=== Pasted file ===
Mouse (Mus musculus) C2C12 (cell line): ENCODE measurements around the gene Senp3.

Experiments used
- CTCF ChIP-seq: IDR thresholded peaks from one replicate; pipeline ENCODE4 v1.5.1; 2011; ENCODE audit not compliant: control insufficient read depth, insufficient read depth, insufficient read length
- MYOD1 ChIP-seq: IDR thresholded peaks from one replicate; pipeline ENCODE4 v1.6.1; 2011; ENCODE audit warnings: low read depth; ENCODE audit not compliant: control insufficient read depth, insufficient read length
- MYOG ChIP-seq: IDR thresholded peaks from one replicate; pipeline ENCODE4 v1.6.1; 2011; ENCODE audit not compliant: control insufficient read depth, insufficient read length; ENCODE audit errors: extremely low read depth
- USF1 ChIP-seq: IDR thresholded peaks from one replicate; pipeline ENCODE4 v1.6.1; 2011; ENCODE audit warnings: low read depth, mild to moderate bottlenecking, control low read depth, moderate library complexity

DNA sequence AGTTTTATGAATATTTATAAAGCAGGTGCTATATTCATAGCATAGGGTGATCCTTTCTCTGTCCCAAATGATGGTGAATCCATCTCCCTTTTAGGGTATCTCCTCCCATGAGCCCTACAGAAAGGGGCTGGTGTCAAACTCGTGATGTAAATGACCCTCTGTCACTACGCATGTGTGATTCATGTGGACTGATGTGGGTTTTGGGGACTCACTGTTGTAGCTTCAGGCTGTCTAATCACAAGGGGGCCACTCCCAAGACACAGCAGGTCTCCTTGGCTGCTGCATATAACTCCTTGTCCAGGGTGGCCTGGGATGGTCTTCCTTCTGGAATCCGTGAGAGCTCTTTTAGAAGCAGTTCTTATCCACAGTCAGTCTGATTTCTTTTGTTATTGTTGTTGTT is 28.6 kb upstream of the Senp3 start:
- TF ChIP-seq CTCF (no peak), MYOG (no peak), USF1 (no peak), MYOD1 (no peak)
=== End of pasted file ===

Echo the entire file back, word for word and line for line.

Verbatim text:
Mouse (Mus musculus) C2C12 (cell line): ENCODE measurements around the gene Senp3.

Experiments used
- CTCF ChIP-seq: IDR thresholded peaks from one replicate; pipeline ENCODE4 v1.5.1; 2011; ENCODE audit not compliant: control insufficient read depth, insufficient read depth, insufficient read length
- MYOD1 ChIP-seq: IDR thresholded peaks from one replicate; pipeline ENCODE4 v1.6.1; 2011; ENCODE audit warnings: low read depth; ENCODE audit not compliant: control insufficient read depth, insufficient read length
- MYOG ChIP-seq: IDR thresholded peaks from one replicate; pipeline ENCODE4 v1.6.1; 2011; ENCODE audit not compliant: control insufficient read depth, insufficient read length; ENCODE audit errors: extremely low read depth
- USF1 ChIP-seq: IDR thresholded peaks from one replicate; pipeline ENCODE4 v1.6.1; 2011; ENCODE audit warnings: low read depth, mild to moderate bottlenecking, control low read depth, moderate library complexity

DNA sequence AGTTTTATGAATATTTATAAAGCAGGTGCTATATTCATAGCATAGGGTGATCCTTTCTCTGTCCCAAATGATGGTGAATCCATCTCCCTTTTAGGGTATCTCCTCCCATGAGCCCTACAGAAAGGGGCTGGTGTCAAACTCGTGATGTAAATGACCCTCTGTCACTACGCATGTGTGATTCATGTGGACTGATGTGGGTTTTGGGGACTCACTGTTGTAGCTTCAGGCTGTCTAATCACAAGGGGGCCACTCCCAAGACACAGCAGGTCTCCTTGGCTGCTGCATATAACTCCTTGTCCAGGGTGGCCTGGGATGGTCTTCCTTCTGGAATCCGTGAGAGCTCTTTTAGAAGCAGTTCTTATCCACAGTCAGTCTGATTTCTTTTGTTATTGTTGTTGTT is 28.6 kb upstream of the Senp3 start:
- TF ChIP-seq CTCF (no peak), MYOG (no peak), USF1 (no peak), MYOD1 (no peak)